Shown is the Church by the Sea and a rainbow following Hurricane Irma in 2017. The church is celebrating its 75th anniversary with a series of events.

MADEIRA BEACH — For 75 years Church by the Sea has been a beacon in the community – both literally and spiritually. In recognition of the church’s anniversary, the congregation will celebrate with a series of events throughout February.

Church by the Sea was the first Protestant church on the beaches when it was established in 1944. This was during World War II and money was tight back then, but after nine months of holding services in the old Fisherman’s Union Hall at John’s Pass, the modest congregation of 20 adults and 20 children purchased the sand dune on Gulf Boulevard where the church now stands at 495 137th Ave. Circle in Madeira Beach.


The Rev. Ralph Philips was the founding pastor of Church by the Sea.

The founding pastor was the Rev. Ralph Philip, who oversaw the church’s groundbreaking in November 1944. Philip was a carpenter, coincidentally as was Jesus of Nazareth, and Philip built the original pulpit and altar fixtures, including the baptismal font that remains in use in the church today. Philip officiated at the first service held in the newly constructed building on Easter Sunday 1946.

Intentionally built to be seen from the water for miles around, Church by the Sea originally had a lighted steeple that served as a lighthouse for local fishermen. “Look for the house of God; that is how you get home” was the call of the fishermen back then, according to the church’s current pastor, the Rev. Jeff Iskra.

“The church kept the light on every night and the prayers going until the last fisherman came safely home,” Iskra said.

The steeple was replaced with a lighted cross in the 1970s.

“Seven months out of the year we have to turn it (the light) off for the (sea) turtles – which we do,” said Iskra.


The Church by the Sea taken is shown when it was under construction, 1944-46.

Church offices and a thrift store were added in the 1990s when the church purchased the hotel adjacent to the sanctuary. A fellowship hall and a youth ministry hall were added during that time also.

The church holds two services every Sunday: a traditional service at 9:30 a.m. and a contemporary service at 11 a.m. The church’s ministries include recovery meetings (AA), feeding the homeless or those in need (Monday-Friday from noon to 2 p.m.), thrift store, Sunday school, Bible studies, youth groups, and senior groups.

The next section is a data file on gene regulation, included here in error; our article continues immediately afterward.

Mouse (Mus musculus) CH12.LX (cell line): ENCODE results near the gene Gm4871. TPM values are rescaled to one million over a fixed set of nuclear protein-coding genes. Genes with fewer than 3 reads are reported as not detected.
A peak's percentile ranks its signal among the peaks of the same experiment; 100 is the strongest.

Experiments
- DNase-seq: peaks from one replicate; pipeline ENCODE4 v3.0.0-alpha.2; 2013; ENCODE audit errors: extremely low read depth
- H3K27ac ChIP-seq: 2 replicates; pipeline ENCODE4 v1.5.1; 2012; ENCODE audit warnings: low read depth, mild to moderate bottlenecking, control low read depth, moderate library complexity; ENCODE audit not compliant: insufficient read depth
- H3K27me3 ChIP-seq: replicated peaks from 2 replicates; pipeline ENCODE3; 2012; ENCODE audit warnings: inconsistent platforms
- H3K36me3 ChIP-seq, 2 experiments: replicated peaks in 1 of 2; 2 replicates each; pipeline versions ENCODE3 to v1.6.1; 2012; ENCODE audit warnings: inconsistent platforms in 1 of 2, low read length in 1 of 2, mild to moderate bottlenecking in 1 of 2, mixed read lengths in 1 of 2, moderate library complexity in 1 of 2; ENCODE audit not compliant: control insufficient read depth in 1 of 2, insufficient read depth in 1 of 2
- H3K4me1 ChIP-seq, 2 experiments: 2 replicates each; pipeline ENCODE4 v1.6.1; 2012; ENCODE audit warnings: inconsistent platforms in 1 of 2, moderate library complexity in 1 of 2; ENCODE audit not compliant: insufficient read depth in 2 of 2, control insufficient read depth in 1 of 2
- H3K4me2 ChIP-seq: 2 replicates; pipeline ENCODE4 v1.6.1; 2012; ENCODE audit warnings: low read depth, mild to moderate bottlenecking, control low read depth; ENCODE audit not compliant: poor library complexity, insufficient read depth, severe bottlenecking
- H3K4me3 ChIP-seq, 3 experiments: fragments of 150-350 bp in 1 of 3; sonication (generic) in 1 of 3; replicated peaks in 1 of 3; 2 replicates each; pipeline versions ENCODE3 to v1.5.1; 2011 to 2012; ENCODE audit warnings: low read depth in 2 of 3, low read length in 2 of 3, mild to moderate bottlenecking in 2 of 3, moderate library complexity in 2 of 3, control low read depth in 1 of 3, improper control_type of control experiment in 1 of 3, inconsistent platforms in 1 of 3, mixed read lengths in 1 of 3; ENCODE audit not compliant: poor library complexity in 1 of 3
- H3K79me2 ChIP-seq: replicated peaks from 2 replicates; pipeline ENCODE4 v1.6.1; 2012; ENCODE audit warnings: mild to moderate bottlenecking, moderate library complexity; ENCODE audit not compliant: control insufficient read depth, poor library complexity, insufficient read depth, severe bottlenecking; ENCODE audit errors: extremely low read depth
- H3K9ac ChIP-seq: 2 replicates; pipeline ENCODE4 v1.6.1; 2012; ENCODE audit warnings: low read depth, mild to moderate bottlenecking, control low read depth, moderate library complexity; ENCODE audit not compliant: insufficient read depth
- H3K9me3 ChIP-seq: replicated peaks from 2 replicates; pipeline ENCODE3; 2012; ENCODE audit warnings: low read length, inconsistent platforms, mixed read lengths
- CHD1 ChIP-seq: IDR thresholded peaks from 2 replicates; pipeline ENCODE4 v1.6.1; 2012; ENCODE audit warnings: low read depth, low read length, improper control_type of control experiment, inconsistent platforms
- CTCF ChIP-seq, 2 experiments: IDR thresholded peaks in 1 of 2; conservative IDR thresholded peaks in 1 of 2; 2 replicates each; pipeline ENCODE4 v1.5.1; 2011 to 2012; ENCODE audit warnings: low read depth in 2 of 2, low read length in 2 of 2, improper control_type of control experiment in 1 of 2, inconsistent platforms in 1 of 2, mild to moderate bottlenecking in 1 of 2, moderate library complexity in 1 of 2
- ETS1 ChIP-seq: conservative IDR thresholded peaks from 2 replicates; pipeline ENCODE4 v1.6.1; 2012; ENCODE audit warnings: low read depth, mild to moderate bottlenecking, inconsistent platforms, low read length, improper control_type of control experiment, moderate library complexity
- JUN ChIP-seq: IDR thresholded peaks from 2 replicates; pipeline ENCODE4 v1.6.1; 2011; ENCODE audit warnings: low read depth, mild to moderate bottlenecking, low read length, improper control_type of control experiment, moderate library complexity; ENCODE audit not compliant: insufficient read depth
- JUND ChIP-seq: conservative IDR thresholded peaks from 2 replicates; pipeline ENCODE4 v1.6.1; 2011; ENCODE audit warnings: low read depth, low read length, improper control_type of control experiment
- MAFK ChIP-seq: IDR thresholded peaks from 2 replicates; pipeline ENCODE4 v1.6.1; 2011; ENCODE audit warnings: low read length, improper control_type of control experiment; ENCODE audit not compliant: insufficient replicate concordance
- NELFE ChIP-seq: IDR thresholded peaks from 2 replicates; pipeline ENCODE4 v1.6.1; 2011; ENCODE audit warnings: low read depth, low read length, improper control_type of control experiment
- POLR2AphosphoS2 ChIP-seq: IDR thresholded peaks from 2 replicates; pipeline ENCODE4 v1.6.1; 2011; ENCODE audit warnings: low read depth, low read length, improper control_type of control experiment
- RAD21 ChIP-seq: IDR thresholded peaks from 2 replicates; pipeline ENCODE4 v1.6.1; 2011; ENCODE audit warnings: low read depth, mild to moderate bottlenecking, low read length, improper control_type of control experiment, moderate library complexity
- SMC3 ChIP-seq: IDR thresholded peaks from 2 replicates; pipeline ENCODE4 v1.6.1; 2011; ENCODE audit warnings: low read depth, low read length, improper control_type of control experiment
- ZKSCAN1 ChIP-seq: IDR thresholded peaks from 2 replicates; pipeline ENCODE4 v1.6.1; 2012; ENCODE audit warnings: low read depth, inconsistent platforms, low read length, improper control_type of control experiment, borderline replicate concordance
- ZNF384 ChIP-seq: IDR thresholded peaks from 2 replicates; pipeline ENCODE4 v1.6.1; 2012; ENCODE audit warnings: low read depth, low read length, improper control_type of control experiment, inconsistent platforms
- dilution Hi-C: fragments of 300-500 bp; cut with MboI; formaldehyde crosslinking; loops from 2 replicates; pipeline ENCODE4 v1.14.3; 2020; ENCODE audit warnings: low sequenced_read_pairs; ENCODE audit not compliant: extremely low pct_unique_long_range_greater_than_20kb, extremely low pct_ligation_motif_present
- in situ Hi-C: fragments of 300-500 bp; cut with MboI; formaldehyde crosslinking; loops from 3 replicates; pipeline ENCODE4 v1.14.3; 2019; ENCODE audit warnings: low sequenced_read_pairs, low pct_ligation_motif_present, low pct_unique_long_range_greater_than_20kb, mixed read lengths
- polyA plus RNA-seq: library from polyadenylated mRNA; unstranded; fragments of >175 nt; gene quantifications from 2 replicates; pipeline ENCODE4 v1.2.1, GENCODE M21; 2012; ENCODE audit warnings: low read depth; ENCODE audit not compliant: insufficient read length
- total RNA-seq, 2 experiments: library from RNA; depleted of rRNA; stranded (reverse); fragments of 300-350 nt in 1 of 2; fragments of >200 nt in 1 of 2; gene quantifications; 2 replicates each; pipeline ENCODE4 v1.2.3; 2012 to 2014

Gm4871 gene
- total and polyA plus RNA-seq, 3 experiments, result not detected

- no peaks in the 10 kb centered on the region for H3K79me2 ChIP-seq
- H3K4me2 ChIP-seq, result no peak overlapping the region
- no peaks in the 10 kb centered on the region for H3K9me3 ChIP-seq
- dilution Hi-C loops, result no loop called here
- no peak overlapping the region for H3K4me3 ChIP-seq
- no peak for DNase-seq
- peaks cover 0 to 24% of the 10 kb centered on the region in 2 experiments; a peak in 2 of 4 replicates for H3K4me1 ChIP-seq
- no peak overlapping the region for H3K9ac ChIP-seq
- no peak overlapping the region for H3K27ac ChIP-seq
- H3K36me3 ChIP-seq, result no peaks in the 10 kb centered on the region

Iskra became the senior minister of Church by the Sea in October 2017. He is a native Floridian from Fort Myers and began working on a church staff as a youth pastor while he was attending Florida State University.

About his calling Iskra said, “I got my feet wet and I loved it.”

Iskra received his master’s degree in divinity from Southwestern Baptist Seminary in Fort Worth, Texas. Later he received his doctorate from Gordon-Conwell Theological Seminary in Hamilton, Massachusetts.

A resident of Seminole for the past 20 years, Iskra and his wife, Charlene, have been married 29 years. They have two children: a daughter, Spring, 16, and a son, Eli, 11.

Two additional pastors are on staff at Church by the Sea. Jonny Grubbs is the associate pastor handling youth ministry and social media since 2016. Chris Howard is the worship pastor overseeing the music for both the traditional (classical music) and contemporary (modern music) services since 2018.

One current member of the church was a founding member back in 1944. Barbara McIntyre Dahl who is 90 now was 14 years old when the congregation first began meeting in 1943.

A unique factor that has brought tourists to the church is its reputation as the “chicken church.” Although it was not intentional when the church was under construction, the tower has two windows shaped like eyes, dressing that resembles a beak, and a tile roof that gives it the look of a chicken’s head.

“It’s a Ripley’s Believe It Or Not thing,” Iskra said. “Once you see it, you can’t un-see it.”


The Rev. Dr. Jeff Iskra stands in front of the “chicken church” tower at Church by the Sea.

The attention the church has received from this “chicken” anomaly is welcomed. In fact, the church has a “chicken church” characterization as a quasi-logo that they use on some of their marketing materials.

In addition to picture-taking tourists and fluctuating attendance due to snowbirds, the church has another attraction that brings people flocking to its doors: it is known for its friendly people and making guests feel welcome. The church seats 330 and has an average attendance of 290 each week.

Attendance is up 27 percent overall according to Iskra. The church was packed at both Christmas services this past December. Easter sunrise services are held outdoors at John’s Pass, keeping a link to its roots, and “last year’s Easter service had 600 people (in attendance),” said Iskra.

While some other churches are seeing a decline in membership and attendance, Church by the Sea is growing. The church has done revitalization to the church campus and hired additional staff. They have done tree trimming and landscaping, and are now getting ready to paint.

Church by the Sea has much to celebrate during its 75th anniversary.

“We are here to serve; that’s what we are called to do,” Iskra said.